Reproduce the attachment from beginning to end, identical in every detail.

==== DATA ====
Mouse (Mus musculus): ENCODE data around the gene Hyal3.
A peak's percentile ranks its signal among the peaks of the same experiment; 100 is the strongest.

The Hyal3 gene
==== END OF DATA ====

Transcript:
Mouse (Mus musculus): ENCODE data around the gene Hyal3.
A peak's percentile ranks its signal among the peaks of the same experiment; 100 is the strongest.

The Hyal3 gene